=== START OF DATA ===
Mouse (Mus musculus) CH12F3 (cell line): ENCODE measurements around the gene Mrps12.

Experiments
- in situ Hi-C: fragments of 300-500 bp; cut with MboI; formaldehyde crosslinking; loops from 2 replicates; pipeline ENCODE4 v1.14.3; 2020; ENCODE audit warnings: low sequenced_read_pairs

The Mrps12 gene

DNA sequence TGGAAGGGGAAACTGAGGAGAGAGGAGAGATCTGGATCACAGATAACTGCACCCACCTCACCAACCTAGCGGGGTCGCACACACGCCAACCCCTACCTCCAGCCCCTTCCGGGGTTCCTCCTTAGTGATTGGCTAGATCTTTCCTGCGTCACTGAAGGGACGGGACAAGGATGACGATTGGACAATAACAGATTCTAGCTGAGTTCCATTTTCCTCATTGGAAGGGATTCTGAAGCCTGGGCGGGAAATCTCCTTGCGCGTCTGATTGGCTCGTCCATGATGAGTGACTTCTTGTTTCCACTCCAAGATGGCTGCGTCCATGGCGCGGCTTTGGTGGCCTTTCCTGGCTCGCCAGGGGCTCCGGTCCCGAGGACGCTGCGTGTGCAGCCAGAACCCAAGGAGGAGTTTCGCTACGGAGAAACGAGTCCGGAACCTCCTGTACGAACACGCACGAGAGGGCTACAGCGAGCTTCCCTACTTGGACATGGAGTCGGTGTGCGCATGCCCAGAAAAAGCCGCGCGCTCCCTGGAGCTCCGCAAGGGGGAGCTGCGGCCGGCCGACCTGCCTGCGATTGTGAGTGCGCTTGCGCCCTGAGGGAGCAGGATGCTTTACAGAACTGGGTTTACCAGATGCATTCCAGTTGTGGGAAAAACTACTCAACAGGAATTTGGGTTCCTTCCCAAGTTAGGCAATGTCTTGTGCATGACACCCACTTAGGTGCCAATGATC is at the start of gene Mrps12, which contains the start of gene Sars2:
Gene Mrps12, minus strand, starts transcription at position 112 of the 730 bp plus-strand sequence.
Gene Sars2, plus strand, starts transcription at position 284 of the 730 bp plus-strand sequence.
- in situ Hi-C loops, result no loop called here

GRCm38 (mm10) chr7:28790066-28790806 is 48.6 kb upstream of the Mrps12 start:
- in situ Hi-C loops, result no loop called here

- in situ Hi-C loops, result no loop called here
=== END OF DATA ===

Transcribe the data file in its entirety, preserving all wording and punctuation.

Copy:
Mouse (Mus musculus) CH12F3 (cell line): ENCODE measurements around the gene Mrps12.

Experiments
- in situ Hi-C: fragments of 300-500 bp; cut with MboI; formaldehyde crosslinking; loops from 2 replicates; pipeline ENCODE4 v1.14.3; 2020; ENCODE audit warnings: low sequenced_read_pairs

The Mrps12 gene

DNA sequence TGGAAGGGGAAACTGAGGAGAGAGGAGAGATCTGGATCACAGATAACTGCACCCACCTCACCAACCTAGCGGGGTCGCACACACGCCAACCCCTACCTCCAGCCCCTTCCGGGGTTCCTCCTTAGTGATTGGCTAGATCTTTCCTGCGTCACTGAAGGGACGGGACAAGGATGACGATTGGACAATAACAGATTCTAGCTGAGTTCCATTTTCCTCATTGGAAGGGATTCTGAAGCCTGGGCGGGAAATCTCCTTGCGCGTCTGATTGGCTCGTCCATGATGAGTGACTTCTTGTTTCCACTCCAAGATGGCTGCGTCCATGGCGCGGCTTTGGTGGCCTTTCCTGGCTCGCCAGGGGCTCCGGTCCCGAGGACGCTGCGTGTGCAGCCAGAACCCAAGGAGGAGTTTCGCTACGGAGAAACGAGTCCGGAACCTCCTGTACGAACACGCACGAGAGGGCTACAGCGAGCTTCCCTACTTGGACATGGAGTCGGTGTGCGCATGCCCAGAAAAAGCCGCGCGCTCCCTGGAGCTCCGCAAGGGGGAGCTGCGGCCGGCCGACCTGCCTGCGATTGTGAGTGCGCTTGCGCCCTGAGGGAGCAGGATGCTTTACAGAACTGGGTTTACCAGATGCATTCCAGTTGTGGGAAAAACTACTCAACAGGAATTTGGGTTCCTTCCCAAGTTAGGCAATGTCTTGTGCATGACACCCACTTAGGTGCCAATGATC is at the start of gene Mrps12, which contains the start of gene Sars2:
Gene Mrps12, minus strand, starts transcription at position 112 of the 730 bp plus-strand sequence.
Gene Sars2, plus strand, starts transcription at position 284 of the 730 bp plus-strand sequence.
- in situ Hi-C loops, result no loop called here

GRCm38 (mm10) chr7:28790066-28790806 is 48.6 kb upstream of the Mrps12 start:
- in situ Hi-C loops, result no loop called here

- in situ Hi-C loops, result no loop called here